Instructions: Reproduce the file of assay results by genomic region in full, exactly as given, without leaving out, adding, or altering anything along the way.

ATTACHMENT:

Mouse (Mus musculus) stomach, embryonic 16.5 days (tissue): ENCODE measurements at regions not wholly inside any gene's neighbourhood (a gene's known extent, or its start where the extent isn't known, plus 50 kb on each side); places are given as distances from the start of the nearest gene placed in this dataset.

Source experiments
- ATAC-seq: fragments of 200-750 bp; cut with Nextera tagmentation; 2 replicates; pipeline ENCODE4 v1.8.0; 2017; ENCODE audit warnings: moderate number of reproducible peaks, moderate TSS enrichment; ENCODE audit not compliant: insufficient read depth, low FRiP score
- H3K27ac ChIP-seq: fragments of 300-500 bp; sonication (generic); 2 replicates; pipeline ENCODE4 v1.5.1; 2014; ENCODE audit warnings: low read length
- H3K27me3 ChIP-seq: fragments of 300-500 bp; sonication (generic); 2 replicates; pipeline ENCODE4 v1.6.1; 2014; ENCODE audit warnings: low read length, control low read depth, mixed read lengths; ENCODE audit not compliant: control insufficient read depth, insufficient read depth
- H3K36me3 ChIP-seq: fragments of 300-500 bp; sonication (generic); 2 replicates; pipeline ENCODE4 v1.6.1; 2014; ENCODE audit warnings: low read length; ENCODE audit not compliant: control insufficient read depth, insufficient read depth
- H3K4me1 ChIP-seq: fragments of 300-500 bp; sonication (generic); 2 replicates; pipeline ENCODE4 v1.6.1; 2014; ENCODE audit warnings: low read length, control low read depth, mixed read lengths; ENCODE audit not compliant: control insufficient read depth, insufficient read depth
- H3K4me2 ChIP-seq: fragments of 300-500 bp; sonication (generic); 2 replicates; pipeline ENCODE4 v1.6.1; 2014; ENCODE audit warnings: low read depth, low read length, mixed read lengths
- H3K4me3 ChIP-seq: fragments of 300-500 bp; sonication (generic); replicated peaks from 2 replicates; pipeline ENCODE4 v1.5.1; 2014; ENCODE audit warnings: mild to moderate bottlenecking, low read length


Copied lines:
Mouse (Mus musculus) stomach, embryonic 16.5 days (tissue): ENCODE measurements at regions not wholly inside any gene's neighbourhood (a gene's known extent, or its start where the extent isn't known, plus 50 kb on each side); places are given as distances from the start of the nearest gene placed in this dataset.

Source experiments
- ATAC-seq: fragments of 200-750 bp; cut with Nextera tagmentation; 2 replicates; pipeline ENCODE4 v1.8.0; 2017; ENCODE audit warnings: moderate number of reproducible peaks, moderate TSS enrichment; ENCODE audit not compliant: insufficient read depth, low FRiP score
- H3K27ac ChIP-seq: fragments of 300-500 bp; sonication (generic); 2 replicates; pipeline ENCODE4 v1.5.1; 2014; ENCODE audit warnings: low read length
- H3K27me3 ChIP-seq: fragments of 300-500 bp; sonication (generic); 2 replicates; pipeline ENCODE4 v1.6.1; 2014; ENCODE audit warnings: low read length, control low read depth, mixed read lengths; ENCODE audit not compliant: control insufficient read depth, insufficient read depth
- H3K36me3 ChIP-seq: fragments of 300-500 bp; sonication (generic); 2 replicates; pipeline ENCODE4 v1.6.1; 2014; ENCODE audit warnings: low read length; ENCODE audit not compliant: control insufficient read depth, insufficient read depth
- H3K4me1 ChIP-seq: fragments of 300-500 bp; sonication (generic); 2 replicates; pipeline ENCODE4 v1.6.1; 2014; ENCODE audit warnings: low read length, control low read depth, mixed read lengths; ENCODE audit not compliant: control insufficient read depth, insufficient read depth
- H3K4me2 ChIP-seq: fragments of 300-500 bp; sonication (generic); 2 replicates; pipeline ENCODE4 v1.6.1; 2014; ENCODE audit warnings: low read depth, low read length, mixed read lengths
- H3K4me3 ChIP-seq: fragments of 300-500 bp; sonication (generic); replicated peaks from 2 replicates; pipeline ENCODE4 v1.5.1; 2014; ENCODE audit warnings: mild to moderate bottlenecking, low read length